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Pre-Conference Workshops

 

Two optional pre-conference workshops will be offered to conference attendees prior to the start of CEF 2013.  Registration for workshops is available online with conference registration.  The fee is $25 for each full-day workshop.  Morning and afternoon coffee breaks are included; attendees will be on their own for lunch. Space is limited, and priority will be given to graduate students and recent PhDs (earned November 1, 2012 or later). Non-students may register but will be waitlisted until after May 1, 2013.  Those who register and cannot be accommodated will be refunded in full. Workshops will be held at the Sheraton Wall Centre.

 

Monday July 8 -- 9:00 a.m. to 5:00 p.m.

GPU Computing Tutorial

Presented by Garland Durham, Quantos Analytics, LLC

 

Link to WORKSHOP PREPARATION MATERIALS

Download COURSE OUTLINE.

 

This tutorial will provide an introduction to parallel programming using commodity video card (GPU) hardware. GPU hardware can enable speedups on the order of a factor of 100 relative to conventional serial computing for amenable applications, and is readily available at modest cost. The main focus will be on using the CUDA software development kit (SDK) with Nvidia hardware. The tutorial will include examples in C/C++, Matlab and Python. A large part of the tutorial will consist of hands-on exercises illustrating basic ideas central to GPU computing and a selection of advanced topics. The tutorial is intended for people with little or no experience in GPU programming.

Participants should bring laptops. Those with laptops equipped with Nvidia graphics cards may find it useful to install the Nvidia CUDA driver and SDK. See
https://developer.nvidia.com/cuda-downloads for details. Matlab with the parallel computing toolkit might also be useful. However, I intend to provide access to remote servers with hardware and software already installed and configured. This will provide a uniform environment for all participants to work on the exercises we will undertake together.

Some experience with C programming would be helpful. A very rudimentary knowledge is sufficient (e.g., a few hours working through an online tutorial such as
http://www.cprogramming.com/tutorial/c-tutorial.html, excluding the last several sections covering linked lists, recursion, etc).

 

Linux, OS X and Windows operating systems are all usable.
 

 

 

Tuesday, July 9 -- 9:00 a.m. to 5:00 p.m.

Complex Economic Systems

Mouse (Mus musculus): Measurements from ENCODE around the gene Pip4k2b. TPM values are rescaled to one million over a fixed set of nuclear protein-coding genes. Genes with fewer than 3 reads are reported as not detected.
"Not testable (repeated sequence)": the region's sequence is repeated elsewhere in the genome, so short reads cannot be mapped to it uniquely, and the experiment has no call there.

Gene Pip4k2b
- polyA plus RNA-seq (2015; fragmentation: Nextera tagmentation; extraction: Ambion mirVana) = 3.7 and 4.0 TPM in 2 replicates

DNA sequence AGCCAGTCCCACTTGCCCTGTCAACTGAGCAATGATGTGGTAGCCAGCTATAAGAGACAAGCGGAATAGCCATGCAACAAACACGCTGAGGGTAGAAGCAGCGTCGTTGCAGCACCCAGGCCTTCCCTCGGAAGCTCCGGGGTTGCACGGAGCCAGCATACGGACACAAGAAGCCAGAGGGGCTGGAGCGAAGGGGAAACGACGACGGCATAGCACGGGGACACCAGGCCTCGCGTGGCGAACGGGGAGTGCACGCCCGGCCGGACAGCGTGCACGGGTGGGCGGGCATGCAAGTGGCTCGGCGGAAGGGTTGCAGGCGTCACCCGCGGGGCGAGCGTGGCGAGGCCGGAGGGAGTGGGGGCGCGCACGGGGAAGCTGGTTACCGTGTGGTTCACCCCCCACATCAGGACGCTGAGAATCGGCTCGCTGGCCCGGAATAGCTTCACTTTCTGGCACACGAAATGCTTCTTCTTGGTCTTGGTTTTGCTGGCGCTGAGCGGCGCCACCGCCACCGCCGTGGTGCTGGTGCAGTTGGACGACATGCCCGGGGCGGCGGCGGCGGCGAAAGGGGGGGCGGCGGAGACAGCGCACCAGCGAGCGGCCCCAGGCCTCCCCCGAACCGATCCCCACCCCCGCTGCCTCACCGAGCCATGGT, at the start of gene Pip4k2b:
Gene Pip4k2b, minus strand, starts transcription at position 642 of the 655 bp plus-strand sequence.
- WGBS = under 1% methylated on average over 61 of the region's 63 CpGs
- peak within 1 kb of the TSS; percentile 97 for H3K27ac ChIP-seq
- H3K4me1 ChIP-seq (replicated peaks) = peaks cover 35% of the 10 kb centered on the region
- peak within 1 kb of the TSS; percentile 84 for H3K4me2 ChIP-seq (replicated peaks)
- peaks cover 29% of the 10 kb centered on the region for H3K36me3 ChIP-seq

Presented by Cars Hommes, University of Amsterdam

 

Cars Hommes will teach a one-day workshop about his new book

"Behavioral rationality and heterogeneous expectations in complex economic systems, Cambridge University Press 2013.

 

Download INTRODUCTORY CHAPTER of book

Download E&F Chaos software

Download Computational Economics 2008 article

Download Workshop Slides: Intro, Lecture I, Lecture II, Lecture III, Lecture IV

 

Recognizing that the economy is a complex system with boundedly rational interacting agents, the course emphasizes a theory of behavioral rationality and heterogeneous expectations in complex economic systems and confronts the nonlinear dynamic models with empirical stylized facts and laboratory experiments with human subjects. The complexity modeling paradigm has been strongly advocated since the late 1980s by some economists and by multidisciplinary scientists from various fields, such as physics, computer science and biology. More recently the complexity view has also drawn the attention of policy makers, who are faced with complex phenomena, irregular fluctuations and sudden, unpredictable market transitions. The complexity tools bifurcations, chaos, multiple equilibria discussed in this course will help students, researchers and policy makers to build more realistic behavioral models with heterogeneous expectations to describe financial market movements and macro-economic fluctuations, in order to better manage crises in a complex global economy.

 

Contents:

1.      Nonlinear dynamics, bifurcations, chaos and strange attractors;

2.      E&F Chaos software for numerical simulation of nonlinear systems;

3.      Behavioral rationality and heterogeneous expectations;

4.      Asset pricing model with heterogeneous beliefs;

5.      Empirical validation;

6.      Laboratory experiments.

Prof. Cars Hommes obtained his PhD in 1991 from the University of Groningen, The Netherlands.  He is professor of Economic Dynamics at the University of Amsterdam and Director of the Center for Nonlinear Dynamics in Economics and Finance (CeNDEF). He has applied nonlinear dynamics and complexity to finance and macroeconomics and is an advisor to the Dutch Central Bank (DNB). Cars Hommes has been an active member of the Society for Computational Economics for many years and has been co--editor of the Journal Economic Dynamics and Control, 2002-2012.

 

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2013 Society for Computational Economics & Simple Meetings

Last updated: July 17, 2013